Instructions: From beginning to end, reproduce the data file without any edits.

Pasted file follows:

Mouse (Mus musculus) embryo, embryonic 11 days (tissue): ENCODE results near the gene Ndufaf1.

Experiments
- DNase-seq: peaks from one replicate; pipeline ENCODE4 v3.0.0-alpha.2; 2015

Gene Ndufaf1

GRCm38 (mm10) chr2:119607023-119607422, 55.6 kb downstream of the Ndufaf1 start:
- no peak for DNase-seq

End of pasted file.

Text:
Mouse (Mus musculus) embryo, embryonic 11 days (tissue): ENCODE results near the gene Ndufaf1.

Experiments
- DNase-seq: peaks from one replicate; pipeline ENCODE4 v3.0.0-alpha.2; 2015

Gene Ndufaf1

GRCm38 (mm10) chr2:119607023-119607422, 55.6 kb downstream of the Ndufaf1 start:
- no peak for DNase-seq